Lighting up cells with genetically-encoded X-ray-sensitive probes

May 18, 2020

Microscopic visualization of sub-cellular structures and constituents plays a central role in cell biology. Synchrotron-based X-ray microscopy (XRM) provides a unique approach for direct imaging a whole cell with intrinsic nanoscale resolution. However, existing approaches to label biomolecules rely on the use of exogeneous tags that are multi-step and error-prone (e. g. antibody-based detection). Recently, Chunhai Fan from Shanghai Jiao Tong University, Ying Zhu, Jun Hu and Lihua Wang from the Shanghai Synchrotron Lightsource developed genetically-encoded tags for XRM imaging, which allows nanoscale localization of proteins in cells.

They repurposed peroxidases as genetically-encoded X-ray-sensitive tags for site-specific labeling of protein-of-interest in mammalian cells. They find that polymers that are in-situ catalytically formed by fusion-expressed peroxidases are visible under XRM (Fig. a). The major consequences of using this new tag can be categorized in three aspects: 1) The genetically encoded X-ray tags allow endogenous labeling of diverse molecules and subcellular structures for XRM imaging with an ultrahigh spatial resolution of ~30 nm (Fig. b). 2) The high photostability of X-ray tags enables long-term observation of intracellular and intercellular events. Especially, they visualize the changes of intercellular connections among tumor cells dependent on DNA methylation with XRM. 3) The high energy resolution of XRM provides a direct means to realize multi-colour imaging of cellular structures. This work enlightens the way to nanoscopic imaging for biological studies.
-end-
This work was supported by the 10ID-1 Soft X-ray Spectromicroscopy beamline of the Canadian Light Source (CLS), the 10A Soft X-ray Nanoscopy beamline of the Pohang Light Source (PLS) II and the BL08U1-A Soft X-ray Spectromicroscopy beamline of the Shanghai Synchrotron Radiation Facility (SSRF).

Genetically encoded X-ray cellular imaging for nanoscale protein localization
Huating Kong, Jichao Zhang, Jiang Li, Jian Wang, Hyun-Joon Shin,
Renzhong Tai, Qinglong Yan, Kai Xia, Jun Hu, Lihua Wang, Ying Zhu, Chunhai Fan
https://doi.org/10.1093/nsr/nwaa055

Science China Press

Related Mammalian Cells Articles from Brightsurf:

Largest set of mammalian genomes reveals species at risk of extinction
An international team of researchers with the Zoonomia Project has released the whole genomes of more than 80 percent of all mammalian families, spanning almost 110 million years of evolution.

Mammalian lipid droplets organize and support innate host immunity
Mammalian lipid droplets -- tiny lipid-filled pockets floating amidst a cell's cytoplasm -- represent an intracellular first line of defense against microbial pathogens, researchers report.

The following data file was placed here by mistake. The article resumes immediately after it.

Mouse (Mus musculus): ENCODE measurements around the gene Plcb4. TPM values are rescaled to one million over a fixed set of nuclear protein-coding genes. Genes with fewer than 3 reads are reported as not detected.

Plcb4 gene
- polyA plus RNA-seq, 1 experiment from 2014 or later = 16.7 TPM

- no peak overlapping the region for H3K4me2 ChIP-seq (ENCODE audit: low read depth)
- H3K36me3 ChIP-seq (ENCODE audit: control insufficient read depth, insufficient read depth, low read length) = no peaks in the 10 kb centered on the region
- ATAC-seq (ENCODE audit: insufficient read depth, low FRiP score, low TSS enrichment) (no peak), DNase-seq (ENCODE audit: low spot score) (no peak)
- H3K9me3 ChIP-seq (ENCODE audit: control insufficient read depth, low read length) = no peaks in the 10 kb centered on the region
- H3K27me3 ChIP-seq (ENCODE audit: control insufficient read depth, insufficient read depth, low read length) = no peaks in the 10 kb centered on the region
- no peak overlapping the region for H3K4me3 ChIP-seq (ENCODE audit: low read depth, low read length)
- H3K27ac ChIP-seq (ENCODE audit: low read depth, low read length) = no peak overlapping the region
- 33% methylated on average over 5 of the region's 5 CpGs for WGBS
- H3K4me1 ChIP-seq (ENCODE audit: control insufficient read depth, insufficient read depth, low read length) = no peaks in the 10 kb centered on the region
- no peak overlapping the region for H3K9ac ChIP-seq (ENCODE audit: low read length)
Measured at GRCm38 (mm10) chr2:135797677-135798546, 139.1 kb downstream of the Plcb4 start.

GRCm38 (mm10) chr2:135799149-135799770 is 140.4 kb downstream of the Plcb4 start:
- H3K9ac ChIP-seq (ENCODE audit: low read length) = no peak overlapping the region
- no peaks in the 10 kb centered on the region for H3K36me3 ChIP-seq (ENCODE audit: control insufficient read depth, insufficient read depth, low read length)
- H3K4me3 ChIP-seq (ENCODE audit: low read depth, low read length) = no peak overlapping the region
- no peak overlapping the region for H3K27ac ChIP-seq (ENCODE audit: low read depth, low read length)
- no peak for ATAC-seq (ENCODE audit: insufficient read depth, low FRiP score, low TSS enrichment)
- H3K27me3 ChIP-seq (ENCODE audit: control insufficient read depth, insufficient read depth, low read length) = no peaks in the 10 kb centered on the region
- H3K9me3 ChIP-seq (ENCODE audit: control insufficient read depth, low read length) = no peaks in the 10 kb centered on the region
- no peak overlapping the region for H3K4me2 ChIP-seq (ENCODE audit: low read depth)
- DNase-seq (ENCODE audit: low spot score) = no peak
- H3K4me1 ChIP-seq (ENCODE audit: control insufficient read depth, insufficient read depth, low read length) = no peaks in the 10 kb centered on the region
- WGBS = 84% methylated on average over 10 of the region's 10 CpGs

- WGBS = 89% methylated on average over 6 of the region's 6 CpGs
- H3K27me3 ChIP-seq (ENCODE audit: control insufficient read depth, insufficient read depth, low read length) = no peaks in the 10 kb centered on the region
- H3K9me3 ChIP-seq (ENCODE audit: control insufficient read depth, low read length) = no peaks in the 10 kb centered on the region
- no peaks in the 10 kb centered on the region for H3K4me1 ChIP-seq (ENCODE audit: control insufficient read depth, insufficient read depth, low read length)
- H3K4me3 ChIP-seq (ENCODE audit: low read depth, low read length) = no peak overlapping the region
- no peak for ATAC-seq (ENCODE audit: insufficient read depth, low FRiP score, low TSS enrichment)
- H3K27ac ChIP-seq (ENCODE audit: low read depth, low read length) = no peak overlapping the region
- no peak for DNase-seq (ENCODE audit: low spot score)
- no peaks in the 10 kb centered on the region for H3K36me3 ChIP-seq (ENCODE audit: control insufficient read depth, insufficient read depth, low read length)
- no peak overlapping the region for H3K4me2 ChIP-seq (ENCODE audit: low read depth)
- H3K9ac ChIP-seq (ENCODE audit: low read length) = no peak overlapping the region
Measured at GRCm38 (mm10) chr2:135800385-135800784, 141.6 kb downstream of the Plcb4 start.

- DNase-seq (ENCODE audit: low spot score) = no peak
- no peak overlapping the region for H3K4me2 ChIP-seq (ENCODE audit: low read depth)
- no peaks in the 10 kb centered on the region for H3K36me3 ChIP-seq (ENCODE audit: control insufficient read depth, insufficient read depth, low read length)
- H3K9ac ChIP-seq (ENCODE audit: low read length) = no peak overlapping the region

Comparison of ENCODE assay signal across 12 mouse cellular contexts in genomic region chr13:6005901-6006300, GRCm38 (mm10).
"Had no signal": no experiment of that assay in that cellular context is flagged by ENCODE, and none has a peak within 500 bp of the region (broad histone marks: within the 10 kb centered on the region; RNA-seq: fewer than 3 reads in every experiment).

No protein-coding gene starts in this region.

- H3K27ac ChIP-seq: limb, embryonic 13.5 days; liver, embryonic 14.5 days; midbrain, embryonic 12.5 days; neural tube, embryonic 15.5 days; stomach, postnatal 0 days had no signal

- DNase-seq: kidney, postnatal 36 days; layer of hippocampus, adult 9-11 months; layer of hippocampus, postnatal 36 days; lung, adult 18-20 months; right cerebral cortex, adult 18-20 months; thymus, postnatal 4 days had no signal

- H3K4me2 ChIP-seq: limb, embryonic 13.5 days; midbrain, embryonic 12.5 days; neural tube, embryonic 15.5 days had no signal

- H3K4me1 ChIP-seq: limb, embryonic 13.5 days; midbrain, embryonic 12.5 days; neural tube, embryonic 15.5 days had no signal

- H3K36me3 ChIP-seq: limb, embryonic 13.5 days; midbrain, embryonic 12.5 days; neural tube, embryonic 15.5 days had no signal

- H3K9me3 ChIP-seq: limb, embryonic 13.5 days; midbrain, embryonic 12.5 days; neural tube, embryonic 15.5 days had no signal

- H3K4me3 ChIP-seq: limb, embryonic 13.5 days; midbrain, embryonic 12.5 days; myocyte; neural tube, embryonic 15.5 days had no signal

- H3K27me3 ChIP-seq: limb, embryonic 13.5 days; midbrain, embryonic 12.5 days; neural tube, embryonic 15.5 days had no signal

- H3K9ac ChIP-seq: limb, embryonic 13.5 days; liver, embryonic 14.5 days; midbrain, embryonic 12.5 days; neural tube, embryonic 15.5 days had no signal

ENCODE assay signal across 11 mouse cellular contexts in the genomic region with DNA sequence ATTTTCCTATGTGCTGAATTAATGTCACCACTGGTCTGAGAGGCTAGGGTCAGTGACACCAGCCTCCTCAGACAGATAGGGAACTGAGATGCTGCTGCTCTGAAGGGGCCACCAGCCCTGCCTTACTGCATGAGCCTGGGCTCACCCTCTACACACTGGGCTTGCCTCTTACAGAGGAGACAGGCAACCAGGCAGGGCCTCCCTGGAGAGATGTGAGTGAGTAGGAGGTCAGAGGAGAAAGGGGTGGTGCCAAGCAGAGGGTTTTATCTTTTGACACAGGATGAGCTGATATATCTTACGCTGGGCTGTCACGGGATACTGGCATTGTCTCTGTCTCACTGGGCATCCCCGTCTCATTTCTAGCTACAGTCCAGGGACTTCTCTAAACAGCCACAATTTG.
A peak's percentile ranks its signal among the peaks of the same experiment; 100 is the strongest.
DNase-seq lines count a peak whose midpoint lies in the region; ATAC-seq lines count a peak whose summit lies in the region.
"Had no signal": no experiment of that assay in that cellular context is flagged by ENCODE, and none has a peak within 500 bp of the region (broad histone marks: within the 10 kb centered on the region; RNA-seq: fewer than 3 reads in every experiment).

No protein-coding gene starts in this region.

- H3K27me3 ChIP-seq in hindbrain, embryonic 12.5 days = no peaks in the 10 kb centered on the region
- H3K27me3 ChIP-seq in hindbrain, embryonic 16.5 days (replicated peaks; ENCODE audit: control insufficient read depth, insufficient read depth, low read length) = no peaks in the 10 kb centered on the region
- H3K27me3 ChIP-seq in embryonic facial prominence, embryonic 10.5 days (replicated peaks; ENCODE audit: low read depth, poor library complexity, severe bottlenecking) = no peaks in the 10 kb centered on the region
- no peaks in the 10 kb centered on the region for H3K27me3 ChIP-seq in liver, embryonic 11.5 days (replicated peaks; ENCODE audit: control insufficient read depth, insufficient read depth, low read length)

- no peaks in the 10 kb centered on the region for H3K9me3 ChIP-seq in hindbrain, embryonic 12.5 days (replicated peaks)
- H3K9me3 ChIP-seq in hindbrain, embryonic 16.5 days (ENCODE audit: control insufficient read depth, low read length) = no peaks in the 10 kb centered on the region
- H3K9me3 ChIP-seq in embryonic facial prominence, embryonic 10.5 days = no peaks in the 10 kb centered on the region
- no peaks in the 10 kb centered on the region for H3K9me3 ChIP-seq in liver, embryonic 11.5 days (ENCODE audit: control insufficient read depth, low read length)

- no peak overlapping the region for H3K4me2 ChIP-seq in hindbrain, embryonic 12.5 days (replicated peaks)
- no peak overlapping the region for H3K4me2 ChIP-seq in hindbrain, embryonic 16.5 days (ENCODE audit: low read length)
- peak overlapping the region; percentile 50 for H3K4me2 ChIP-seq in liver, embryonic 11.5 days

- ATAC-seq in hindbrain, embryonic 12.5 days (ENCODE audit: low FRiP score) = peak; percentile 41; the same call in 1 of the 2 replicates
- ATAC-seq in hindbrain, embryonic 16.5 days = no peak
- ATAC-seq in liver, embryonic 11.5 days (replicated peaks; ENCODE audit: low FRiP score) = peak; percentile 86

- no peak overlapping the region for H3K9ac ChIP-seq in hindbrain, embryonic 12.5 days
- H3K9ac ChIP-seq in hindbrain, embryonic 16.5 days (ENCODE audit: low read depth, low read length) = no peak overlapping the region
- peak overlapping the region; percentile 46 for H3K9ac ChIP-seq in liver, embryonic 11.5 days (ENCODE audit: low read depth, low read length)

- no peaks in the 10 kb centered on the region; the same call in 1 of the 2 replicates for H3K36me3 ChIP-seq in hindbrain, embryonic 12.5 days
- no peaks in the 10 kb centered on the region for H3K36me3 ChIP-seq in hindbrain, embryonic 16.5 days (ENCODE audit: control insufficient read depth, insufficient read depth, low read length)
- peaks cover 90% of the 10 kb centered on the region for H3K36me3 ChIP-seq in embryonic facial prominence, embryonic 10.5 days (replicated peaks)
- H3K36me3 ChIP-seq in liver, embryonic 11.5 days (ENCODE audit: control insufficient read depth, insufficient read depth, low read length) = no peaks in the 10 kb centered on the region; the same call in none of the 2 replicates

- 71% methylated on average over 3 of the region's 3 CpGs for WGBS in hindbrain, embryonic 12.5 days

New insight into mammalian stem cell evolution
The genes regulating pluripotent stem cells in mammals are surprisingly similar across 48 species, Kyoto University researchers report in the journal Genome Biology and Evolution.

The evolutionary puzzle of the mammalian ear
How could the tiny parts of the ear adapt independently to the diverse functional and environmental regimes encountered in mammals?

Novel sperm membrane protein FIMP facilitates mammalian fertilization
Researchers from Osaka University have identified a new sperm membrane protein that facilitates the complex sperm-oocyte fusion that is fundamental to sexual reproduction, naming it Fertilization Influencing Membrane Protein (FIMP).

New platform for composing genetic programs in mammalian cells
A new ensemble of parts for mammalian synthetic biology will enable the design and construction of genetic programs not previously possible.

How and when spines changed in mammalian evolution
Researchers compared modern and ancient animals to explore how mammalian vertebrae have evolved into sophisticated physical structures that can carry out multiple functions.

Not so selfish after all--Key role of transposable elements in mammalian evolution
A scientist at Tokyo Institute of Technology (Tokyo Tech) has revealed a key role for 'selfish' transposable elements in the evolution of the mammary gland, a defining feature of all mammals.

Why myelinated mammalian nerves are fast and allow high frequency
Researchers have achieved patch-clamp studies of an elusive part of mammalian myelinated nerves called the Nodes of Ranvier.

CNIO researchers find a method to select for mammalian cells with half the number of chromosomes
Since the emergence of molecular genetics, scientists have tried to isolate haploid mammalian cells.

Read More: Mammalian Cells News and Mammalian Cells Current Events
Brightsurf.com is a participant in the Amazon Services LLC Associates Program, an affiliate advertising program designed to provide a means for sites to earn advertising fees by advertising and linking to Amazon.com.